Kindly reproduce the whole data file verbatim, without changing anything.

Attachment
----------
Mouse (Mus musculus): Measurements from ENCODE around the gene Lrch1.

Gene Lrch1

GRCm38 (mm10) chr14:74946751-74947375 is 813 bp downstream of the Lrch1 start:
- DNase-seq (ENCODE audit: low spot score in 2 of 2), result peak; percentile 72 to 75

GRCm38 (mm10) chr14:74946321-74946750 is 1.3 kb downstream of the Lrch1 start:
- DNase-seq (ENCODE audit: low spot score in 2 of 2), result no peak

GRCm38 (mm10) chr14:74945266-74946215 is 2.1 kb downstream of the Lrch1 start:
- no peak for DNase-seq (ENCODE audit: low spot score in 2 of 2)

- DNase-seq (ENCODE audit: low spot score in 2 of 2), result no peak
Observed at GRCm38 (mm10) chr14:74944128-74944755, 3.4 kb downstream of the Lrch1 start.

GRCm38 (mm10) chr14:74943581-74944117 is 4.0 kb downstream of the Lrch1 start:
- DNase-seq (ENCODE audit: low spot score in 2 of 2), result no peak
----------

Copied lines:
Mouse (Mus musculus): Measurements from ENCODE around the gene Lrch1.

Gene Lrch1

GRCm38 (mm10) chr14:74946751-74947375 is 813 bp downstream of the Lrch1 start:
- DNase-seq (ENCODE audit: low spot score in 2 of 2), result peak; percentile 72 to 75

GRCm38 (mm10) chr14:74946321-74946750 is 1.3 kb downstream of the Lrch1 start:
- DNase-seq (ENCODE audit: low spot score in 2 of 2), result no peak

GRCm38 (mm10) chr14:74945266-74946215 is 2.1 kb downstream of the Lrch1 start:
- no peak for DNase-seq (ENCODE audit: low spot score in 2 of 2)

- DNase-seq (ENCODE audit: low spot score in 2 of 2), result no peak
Observed at GRCm38 (mm10) chr14:74944128-74944755, 3.4 kb downstream of the Lrch1 start.

GRCm38 (mm10) chr14:74943581-74944117 is 4.0 kb downstream of the Lrch1 start:
- DNase-seq (ENCODE audit: low spot score in 2 of 2), result no peak